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Posted: August 11, 2010

Two-dimensional nanostructures by self-organisation: Organic molecules call nanocrystals to order

(Nanowerk News) The controlled synthesis of complex structures in the nanometer range and their integration into modern technologies represents a challenge with high potential. A group of German and Spanish scientists succeeded now in synthesizing materials which form two-dimensional nanostructures by self-organization mechanisms ("Ultrathin PbS Sheets by Two-Dimensional Oriented Attachment").
Nanotechnology is one of the key technologies of the 21st century. Materials with extensions of a few nanometers (a millionth of a millimeter) exhibit optical, magnetic, electrical, and/or photoelectrical properties which depend on the size of the structures. The methods of colloidal chemistry allow the controlled synthesis of large amounts of identical nanocrystals.
Due to the possibilities of application of nanoparticles they are heavily investigated by scientists and engineers. The results find applications in efficient light emitting diodes, solar cells, novel sensors, photodetectors, and flexible transistors. Furthermore, they are in use in the biological and medical sector. Research on the field of colloidal chemistry is partially driven by the fact that solution based nanostructures are inexpensive and easy to be processed.
Historically, colloidal chemists have been fascinated by the mechanisms and processes of self-organisation of matter in nature. They are aiming to controllably synthesize complex structures with improved or novel properties and functionalities. Colloidal chemistry is a branch of chemistry which deals with the synthesis, characterization, and modification of dispersed, solid materials. Thus, it is clear that it also deals with the mechanisms of crystallization and organization of matter. Some years ago, it was discovered that microorganisms can trigger the accumulation of iron-containing products in the form of nanocrystals, which aggregate in an oriented manner in high perfection. This mechanism, nowadays known as "oriented attachment", has boosted intensive work in the laboratories all around the world as a model to understand, to follow, and to synthesize more complex structures with desired properties and functionalities.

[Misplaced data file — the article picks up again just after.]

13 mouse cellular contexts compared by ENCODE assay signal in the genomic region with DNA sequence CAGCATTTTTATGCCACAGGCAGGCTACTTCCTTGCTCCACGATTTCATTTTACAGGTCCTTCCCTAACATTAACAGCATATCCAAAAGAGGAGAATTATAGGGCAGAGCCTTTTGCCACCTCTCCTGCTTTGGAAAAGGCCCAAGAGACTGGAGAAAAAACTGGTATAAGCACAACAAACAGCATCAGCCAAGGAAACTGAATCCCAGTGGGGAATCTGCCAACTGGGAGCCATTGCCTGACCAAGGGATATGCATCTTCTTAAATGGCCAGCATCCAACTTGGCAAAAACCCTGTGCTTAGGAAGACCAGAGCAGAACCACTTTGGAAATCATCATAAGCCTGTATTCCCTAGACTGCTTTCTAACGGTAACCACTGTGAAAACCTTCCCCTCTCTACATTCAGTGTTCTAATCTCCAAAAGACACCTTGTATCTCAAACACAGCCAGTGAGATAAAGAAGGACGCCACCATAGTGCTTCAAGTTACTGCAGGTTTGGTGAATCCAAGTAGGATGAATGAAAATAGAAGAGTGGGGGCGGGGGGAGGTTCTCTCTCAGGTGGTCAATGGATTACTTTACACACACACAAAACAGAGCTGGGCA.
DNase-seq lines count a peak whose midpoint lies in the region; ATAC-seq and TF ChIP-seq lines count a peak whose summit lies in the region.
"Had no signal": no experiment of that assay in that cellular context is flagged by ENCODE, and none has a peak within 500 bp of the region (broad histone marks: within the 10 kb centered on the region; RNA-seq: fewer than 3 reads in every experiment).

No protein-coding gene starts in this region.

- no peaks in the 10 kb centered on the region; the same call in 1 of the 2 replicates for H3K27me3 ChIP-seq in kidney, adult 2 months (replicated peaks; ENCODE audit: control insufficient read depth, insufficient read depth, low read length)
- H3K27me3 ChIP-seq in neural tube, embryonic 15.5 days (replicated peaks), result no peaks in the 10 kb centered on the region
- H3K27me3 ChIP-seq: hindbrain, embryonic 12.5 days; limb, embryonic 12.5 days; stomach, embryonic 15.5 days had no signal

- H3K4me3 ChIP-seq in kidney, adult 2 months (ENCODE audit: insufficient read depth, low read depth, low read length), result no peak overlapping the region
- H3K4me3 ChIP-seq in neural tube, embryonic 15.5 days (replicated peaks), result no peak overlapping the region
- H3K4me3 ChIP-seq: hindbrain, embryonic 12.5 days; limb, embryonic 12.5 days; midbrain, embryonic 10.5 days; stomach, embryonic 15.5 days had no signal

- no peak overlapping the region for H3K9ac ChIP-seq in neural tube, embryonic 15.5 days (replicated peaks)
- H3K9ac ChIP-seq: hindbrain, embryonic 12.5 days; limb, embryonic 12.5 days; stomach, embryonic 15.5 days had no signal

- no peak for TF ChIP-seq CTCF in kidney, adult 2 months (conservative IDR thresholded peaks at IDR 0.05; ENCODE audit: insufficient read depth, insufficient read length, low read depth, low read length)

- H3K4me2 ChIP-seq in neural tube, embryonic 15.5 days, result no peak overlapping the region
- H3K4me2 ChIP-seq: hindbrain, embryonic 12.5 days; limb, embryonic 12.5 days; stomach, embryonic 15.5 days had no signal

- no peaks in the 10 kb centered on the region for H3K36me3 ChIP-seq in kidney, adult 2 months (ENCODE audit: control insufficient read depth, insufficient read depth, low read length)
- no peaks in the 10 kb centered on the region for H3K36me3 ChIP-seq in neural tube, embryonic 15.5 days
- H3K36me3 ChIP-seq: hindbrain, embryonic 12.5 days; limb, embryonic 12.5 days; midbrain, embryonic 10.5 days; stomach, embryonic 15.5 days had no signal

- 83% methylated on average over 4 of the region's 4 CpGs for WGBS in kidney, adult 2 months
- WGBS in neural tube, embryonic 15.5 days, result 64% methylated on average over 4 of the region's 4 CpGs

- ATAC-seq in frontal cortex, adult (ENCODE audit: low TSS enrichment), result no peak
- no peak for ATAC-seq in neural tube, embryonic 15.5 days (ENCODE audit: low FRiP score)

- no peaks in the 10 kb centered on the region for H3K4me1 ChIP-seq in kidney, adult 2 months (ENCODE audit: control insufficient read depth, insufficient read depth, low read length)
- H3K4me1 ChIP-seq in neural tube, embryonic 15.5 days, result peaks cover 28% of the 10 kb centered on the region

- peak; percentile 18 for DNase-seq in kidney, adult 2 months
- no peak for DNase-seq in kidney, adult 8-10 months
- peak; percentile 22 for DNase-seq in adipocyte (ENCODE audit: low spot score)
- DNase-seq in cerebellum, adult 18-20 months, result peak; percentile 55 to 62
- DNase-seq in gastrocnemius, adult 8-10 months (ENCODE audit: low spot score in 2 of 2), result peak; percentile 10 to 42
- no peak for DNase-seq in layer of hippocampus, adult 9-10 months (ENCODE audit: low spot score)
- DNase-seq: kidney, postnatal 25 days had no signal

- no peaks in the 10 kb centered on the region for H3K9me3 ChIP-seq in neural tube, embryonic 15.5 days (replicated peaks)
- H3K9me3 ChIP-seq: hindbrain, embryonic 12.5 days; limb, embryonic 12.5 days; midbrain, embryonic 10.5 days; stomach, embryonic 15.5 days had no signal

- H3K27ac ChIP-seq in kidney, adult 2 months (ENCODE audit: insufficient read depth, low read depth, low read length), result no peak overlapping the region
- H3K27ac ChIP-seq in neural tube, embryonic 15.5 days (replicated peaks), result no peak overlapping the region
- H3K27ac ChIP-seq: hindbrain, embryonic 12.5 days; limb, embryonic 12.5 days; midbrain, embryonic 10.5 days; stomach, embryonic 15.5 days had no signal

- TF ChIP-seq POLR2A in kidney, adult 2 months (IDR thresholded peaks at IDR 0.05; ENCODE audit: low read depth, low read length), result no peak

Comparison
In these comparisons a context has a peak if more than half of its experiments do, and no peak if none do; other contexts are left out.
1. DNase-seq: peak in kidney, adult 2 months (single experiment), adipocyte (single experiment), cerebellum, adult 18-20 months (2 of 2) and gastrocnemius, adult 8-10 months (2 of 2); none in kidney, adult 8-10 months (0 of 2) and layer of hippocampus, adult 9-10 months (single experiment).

An international group led by Prof. Horst Weller and Prof. Christian Klinke from the University of Hamburg, together with Dr. Beatriz H. Juárez from IMDEA Nanoscience in Madrid, has developed a precise procedure to extend this mechanism to form continuous two-dimensional structures, single crystals with extensions in the micrometer range in plane and with a thickness of about two nanometers. By means of this procedure, cubic nanocrystals coalesce with well defined crystalline orientations. A profuse study of the formation mechanism of these structures has revealed that the driving force in the forMation of such crystals is the packing of organic molecules on the nanocrystals surface, guiding their oriented attachment mechanism. This finding, now published as cover story in the prestigious journal "Science", may also hold for other examples of shape control in colloidally prepared nanostructures and may explain the outstanding role of a few organic molecules in colloidal nanochemistry.
The development of solution-based devices made out of nanocrystals is partially motivated by the low fabrication costs compared to traditional synthetic approaches. The two dimensional structures have been integrated in a solution-processed photo-detector device.
The photo-electrical response of these structures shows that such structures belong to a new generation of high performance materials.
Source: University of Hamburg
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